Greek Bonds. Value or junk?
The European periphery bond markets have suffered a lot with the adventures of the Portuguese government. Investors tend to dump periphery bonds en masse without examining the finer details. Let me explain what I mean. Greece is in the final stages of its fiscal adjustment. In 2014 it would most probably post a primary surplus. Furthermore Greece has done its PSI. Bonds have been haircut by more than 75% (in NPV terms). By contrast neither Portugal nor any other southern country is anywhere near addressing their debt imbalances. Their PSI’s are ahead, whereas the Greek one is behind. Moreover, Greece would largely complete the recapitalization of its banks in the next few days and although they are far from pinnacles of health they too are in their closing cycles. By contrast, banks in Spain, Portugal or Italy are at the beginning of the process.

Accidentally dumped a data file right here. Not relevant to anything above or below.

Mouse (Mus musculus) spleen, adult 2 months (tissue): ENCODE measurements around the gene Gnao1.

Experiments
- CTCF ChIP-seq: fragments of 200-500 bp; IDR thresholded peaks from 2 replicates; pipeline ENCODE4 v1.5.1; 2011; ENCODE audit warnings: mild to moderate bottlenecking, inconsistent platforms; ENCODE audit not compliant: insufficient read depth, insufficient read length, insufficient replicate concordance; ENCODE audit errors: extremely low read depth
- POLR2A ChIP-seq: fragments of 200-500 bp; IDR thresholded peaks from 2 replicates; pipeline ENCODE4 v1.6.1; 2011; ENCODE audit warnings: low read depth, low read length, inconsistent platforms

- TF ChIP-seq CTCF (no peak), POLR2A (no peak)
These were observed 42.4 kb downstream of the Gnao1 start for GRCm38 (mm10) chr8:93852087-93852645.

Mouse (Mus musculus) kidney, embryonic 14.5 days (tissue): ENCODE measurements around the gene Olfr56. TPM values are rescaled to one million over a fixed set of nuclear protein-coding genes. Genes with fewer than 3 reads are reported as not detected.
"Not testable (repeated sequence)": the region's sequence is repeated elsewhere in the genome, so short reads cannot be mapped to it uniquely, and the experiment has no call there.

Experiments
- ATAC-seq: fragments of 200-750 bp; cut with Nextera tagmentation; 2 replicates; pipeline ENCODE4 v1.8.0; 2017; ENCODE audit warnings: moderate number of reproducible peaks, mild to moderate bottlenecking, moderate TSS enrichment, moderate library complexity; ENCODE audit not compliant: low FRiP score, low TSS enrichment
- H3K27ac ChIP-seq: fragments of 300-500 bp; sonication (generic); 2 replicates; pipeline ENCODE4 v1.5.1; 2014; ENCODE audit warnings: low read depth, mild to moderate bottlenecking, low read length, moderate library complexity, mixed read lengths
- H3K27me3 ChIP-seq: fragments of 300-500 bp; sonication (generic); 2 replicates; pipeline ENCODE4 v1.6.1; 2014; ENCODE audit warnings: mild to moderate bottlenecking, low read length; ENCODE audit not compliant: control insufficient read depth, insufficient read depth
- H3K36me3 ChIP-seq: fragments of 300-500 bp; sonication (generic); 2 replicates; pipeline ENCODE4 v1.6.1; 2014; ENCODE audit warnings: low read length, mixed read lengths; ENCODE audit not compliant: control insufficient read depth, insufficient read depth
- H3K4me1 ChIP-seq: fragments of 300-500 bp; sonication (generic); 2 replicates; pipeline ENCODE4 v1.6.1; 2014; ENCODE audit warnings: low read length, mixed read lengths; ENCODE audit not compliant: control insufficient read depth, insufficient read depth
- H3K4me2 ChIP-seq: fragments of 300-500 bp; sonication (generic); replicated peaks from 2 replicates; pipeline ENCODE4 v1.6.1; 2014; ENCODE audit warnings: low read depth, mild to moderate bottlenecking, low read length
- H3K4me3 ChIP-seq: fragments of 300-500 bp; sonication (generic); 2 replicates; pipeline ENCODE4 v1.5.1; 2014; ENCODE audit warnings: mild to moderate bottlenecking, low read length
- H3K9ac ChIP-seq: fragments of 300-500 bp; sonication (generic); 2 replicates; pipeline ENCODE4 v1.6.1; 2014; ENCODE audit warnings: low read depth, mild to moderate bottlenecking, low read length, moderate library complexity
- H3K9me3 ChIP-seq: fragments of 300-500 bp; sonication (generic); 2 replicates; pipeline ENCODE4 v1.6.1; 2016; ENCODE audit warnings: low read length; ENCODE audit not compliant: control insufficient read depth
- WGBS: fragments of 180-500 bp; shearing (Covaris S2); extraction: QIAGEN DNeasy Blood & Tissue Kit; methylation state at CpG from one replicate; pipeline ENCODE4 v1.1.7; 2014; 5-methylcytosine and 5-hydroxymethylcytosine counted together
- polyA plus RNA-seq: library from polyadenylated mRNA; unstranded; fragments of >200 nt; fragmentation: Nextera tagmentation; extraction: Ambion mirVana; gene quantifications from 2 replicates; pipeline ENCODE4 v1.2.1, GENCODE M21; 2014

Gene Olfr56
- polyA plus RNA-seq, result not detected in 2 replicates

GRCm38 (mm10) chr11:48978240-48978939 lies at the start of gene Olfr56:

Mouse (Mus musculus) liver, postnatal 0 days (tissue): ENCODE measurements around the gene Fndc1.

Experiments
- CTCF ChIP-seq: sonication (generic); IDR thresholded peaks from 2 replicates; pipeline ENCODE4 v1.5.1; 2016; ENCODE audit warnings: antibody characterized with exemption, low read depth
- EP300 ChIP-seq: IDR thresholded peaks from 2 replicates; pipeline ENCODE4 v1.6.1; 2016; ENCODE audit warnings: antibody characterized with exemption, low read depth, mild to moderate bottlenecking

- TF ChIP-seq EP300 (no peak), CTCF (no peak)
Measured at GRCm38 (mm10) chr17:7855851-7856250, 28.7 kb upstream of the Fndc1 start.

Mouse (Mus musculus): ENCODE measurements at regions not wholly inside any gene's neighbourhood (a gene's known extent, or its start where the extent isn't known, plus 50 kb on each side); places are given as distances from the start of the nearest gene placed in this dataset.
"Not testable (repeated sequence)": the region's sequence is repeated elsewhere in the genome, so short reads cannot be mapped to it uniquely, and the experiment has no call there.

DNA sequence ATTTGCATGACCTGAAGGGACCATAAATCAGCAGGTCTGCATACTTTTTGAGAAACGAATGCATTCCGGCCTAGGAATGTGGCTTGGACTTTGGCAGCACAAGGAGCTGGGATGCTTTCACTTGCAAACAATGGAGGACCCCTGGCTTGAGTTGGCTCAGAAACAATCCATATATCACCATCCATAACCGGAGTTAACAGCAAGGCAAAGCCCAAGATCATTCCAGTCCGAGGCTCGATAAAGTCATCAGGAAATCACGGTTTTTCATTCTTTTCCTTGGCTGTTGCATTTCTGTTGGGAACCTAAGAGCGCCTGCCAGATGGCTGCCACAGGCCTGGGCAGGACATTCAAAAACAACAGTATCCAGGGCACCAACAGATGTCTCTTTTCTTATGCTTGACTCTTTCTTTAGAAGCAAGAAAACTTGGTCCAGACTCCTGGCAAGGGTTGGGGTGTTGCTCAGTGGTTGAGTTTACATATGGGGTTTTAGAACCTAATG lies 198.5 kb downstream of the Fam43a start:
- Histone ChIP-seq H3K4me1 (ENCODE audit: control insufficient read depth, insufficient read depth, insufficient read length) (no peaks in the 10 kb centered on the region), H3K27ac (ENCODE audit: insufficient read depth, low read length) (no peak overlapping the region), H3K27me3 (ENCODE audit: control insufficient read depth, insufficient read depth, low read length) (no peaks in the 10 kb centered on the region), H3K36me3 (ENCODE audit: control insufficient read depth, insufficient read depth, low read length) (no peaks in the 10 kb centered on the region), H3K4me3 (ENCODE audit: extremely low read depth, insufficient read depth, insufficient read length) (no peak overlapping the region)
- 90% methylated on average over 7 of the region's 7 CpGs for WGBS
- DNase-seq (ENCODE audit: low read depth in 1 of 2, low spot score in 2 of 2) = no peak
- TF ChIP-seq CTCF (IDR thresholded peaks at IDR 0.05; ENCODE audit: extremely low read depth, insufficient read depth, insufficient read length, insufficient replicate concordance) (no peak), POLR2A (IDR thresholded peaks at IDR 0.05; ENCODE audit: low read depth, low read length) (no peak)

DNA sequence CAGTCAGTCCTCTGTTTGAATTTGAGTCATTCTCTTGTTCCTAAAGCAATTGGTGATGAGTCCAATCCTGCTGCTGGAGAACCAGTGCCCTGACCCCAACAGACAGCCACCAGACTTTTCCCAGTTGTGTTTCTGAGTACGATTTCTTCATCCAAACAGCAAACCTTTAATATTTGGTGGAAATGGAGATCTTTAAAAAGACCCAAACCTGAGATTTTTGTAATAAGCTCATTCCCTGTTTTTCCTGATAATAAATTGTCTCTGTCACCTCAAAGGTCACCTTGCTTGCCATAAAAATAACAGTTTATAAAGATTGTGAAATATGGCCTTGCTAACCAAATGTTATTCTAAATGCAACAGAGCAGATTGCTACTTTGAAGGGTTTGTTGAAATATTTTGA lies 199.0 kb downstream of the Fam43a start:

Then there are also the technicalities of the Greek bonds.
· The majority of the Greek debt (except the ECB holdings) is under English law and thus cannot be restructured by simple act of parliament. By contrast, the majority of bonds from other countries is under local law and thus amenable to “voluntarily restructure, roll over or change”.
· The new Greek bonds have, cross default
· Pari Passu with EFSF loans
· Sovereign immunity waiver
· Negative pledge
· Tax gross up
In other words, the Greek bonds are much safer than most other periphery bonds. But there are also some trading technicalities that should be noted.